pdfjs.GlobalWorkerOptions.workerSrc = new URL(

const App = () => {
	const [numPages, setNumPages] = useState(null);
	const [pageNumber, setPageNumber] = useState(1);

	const onDocumentLoadSuccess = ({ numPages }) => {

	const goToPrevPage = () =>
		setPageNumber(pageNumber - 1 <= 1 ? 1 : pageNumber - 1);

	const goToNextPage = () =>
			pageNumber + 1 >= numPages ? numPages : pageNumber + 1,

	return (
				<button onClick={goToPrevPage}>Prev</button>
				<button onClick={goToNextPage}>Next</button>
					Page {pageNumber} of {numPages}

				<Page pageNumber={pageNumber} />

export default App;

For react-pdf to work, a PDF.js worker needs to be provided. You can do this in a couple of ways. For most cases, importing the worker will work as was done in the src/App.js file:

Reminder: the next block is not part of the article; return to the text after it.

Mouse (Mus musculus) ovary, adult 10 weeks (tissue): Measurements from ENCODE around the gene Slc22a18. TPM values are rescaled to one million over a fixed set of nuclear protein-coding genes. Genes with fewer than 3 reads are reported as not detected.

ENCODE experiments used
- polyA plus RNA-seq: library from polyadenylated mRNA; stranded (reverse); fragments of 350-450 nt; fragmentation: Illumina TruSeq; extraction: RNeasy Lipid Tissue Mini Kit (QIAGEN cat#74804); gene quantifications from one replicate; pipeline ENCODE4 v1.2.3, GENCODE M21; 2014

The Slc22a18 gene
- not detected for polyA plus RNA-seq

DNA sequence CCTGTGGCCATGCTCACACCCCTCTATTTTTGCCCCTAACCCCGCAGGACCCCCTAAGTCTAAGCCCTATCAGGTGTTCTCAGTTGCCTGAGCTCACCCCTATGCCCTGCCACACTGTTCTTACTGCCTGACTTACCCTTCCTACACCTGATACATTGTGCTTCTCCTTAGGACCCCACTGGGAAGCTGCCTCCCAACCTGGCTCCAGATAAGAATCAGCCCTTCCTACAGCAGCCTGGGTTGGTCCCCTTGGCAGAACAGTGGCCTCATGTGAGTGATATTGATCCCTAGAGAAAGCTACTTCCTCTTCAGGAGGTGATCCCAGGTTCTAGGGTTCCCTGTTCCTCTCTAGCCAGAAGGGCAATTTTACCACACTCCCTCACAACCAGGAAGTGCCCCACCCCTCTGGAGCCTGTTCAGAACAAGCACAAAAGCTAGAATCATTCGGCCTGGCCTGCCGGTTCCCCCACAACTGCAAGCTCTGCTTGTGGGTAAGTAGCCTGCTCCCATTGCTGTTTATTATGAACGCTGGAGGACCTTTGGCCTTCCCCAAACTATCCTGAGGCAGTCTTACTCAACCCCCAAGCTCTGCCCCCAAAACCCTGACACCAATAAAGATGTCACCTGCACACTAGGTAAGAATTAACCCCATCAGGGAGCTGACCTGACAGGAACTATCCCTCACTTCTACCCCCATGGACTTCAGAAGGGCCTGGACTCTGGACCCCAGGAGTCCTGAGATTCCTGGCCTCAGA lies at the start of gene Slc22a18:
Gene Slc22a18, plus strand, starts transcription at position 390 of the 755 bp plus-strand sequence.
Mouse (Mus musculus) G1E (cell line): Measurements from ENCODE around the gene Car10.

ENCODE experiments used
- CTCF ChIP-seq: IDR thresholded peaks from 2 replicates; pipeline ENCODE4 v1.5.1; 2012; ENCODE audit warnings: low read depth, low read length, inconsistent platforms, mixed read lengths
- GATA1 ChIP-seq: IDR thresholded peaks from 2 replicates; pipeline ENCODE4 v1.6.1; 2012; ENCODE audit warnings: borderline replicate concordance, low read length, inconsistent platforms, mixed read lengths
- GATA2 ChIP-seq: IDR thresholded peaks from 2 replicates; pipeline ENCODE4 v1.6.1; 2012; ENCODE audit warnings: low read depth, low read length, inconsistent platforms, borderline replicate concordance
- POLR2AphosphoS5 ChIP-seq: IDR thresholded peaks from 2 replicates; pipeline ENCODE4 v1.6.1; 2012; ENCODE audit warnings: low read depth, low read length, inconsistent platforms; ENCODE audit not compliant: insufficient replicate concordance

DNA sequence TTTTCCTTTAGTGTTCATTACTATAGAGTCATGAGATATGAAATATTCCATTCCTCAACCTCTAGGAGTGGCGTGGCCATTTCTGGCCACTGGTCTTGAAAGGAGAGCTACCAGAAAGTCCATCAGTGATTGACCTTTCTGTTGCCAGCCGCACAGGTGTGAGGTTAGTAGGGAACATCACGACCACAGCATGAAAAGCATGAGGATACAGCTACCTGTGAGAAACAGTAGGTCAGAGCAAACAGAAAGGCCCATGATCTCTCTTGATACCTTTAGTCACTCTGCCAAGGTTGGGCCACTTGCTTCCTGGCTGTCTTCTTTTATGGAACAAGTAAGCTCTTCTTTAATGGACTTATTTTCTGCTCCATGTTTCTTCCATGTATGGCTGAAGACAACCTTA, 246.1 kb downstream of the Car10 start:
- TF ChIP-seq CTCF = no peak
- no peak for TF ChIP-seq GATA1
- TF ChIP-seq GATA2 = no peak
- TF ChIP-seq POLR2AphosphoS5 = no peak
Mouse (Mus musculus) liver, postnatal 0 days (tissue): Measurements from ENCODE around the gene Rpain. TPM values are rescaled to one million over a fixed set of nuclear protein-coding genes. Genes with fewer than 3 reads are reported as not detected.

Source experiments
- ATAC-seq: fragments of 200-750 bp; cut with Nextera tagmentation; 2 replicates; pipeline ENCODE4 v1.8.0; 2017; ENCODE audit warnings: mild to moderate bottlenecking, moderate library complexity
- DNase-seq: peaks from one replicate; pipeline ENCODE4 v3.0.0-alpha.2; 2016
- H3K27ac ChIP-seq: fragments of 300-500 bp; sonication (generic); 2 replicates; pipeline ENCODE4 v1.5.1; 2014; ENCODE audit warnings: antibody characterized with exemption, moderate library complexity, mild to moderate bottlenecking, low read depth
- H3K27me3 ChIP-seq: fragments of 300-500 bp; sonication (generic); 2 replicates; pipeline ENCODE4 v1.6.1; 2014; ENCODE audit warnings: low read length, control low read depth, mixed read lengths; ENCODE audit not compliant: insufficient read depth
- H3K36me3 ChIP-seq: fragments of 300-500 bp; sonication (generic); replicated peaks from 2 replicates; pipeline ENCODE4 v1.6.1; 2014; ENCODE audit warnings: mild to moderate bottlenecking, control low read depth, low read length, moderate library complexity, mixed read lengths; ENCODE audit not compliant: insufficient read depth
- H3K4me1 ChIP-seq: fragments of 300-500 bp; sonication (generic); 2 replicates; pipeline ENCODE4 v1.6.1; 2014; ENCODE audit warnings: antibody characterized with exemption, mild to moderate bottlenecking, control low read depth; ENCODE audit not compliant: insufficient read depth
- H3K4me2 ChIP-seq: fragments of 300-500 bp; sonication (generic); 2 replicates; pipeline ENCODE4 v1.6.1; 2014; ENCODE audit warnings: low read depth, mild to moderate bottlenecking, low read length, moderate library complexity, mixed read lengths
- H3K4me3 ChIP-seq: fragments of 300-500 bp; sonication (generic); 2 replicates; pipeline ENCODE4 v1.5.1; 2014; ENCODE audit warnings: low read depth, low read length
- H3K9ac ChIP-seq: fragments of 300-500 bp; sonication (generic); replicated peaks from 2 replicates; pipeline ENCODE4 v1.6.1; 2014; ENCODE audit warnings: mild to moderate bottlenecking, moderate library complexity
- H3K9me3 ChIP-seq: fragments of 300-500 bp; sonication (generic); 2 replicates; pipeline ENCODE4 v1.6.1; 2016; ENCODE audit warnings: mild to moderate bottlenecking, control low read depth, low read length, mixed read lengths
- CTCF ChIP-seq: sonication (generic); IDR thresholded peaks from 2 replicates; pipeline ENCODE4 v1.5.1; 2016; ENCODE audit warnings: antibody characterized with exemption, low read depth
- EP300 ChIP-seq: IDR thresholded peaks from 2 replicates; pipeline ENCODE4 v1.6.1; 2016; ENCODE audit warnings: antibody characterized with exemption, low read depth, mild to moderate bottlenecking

import { pdfjs } from 'react-pdf';

pdfjs.GlobalWorkerOptions.workerSrc = new URL(
// Rest of code.

You can read more about how to configure PDF.js worker in your project here.

  1. Now, start the application by running the following:

npm run dev

One of the disadvantages of using react-pdf is that it doesn’t come with a UI. In this example, you’ve rendered two buttons to navigate between pages and showed the total number of pages.


You can access the full code on GitHub.

Overall, react-pdf is a great open source project, but it has some disadvantages:

  • It doesn’t come with a user interface out of the box. If you need a UI to help users navigate through a PDF, you’ll need to build it from scratch.
  • Text selection doesn’t work properly. If you try to select text in a PDF, you’ll see that it’s not a good user experience.

Building a React.js PDF Viewer with PSPDFKit